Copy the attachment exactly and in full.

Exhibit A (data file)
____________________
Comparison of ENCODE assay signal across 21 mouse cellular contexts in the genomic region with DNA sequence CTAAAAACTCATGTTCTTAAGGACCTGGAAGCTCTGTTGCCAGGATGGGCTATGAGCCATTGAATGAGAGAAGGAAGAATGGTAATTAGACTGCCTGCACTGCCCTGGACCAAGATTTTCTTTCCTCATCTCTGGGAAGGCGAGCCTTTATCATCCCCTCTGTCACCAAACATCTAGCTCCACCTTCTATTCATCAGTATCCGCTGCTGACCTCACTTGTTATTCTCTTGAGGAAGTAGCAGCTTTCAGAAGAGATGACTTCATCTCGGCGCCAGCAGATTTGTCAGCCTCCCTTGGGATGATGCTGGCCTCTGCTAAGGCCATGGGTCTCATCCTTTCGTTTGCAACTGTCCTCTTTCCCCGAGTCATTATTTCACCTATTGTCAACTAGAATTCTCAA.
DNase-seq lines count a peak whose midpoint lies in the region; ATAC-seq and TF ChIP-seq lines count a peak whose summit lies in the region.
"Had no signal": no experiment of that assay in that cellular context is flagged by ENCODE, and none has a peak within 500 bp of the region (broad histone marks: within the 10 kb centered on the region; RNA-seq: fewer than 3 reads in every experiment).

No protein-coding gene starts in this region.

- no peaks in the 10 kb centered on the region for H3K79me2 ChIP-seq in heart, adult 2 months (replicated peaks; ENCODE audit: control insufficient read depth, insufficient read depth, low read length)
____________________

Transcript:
Comparison of ENCODE assay signal across 21 mouse cellular contexts in the genomic region with DNA sequence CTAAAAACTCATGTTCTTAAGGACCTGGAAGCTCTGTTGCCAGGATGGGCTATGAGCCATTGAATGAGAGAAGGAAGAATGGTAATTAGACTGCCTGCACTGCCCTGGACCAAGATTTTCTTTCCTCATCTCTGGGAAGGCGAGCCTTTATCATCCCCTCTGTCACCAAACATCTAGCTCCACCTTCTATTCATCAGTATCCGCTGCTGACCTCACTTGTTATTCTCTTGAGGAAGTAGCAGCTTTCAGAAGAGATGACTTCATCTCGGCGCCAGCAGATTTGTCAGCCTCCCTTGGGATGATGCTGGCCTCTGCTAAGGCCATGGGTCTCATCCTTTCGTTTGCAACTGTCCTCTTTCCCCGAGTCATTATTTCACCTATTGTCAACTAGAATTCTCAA.
DNase-seq lines count a peak whose midpoint lies in the region; ATAC-seq and TF ChIP-seq lines count a peak whose summit lies in the region.
"Had no signal": no experiment of that assay in that cellular context is flagged by ENCODE, and none has a peak within 500 bp of the region (broad histone marks: within the 10 kb centered on the region; RNA-seq: fewer than 3 reads in every experiment).

No protein-coding gene starts in this region.

- no peaks in the 10 kb centered on the region for H3K79me2 ChIP-seq in heart, adult 2 months (replicated peaks; ENCODE audit: control insufficient read depth, insufficient read depth, low read length)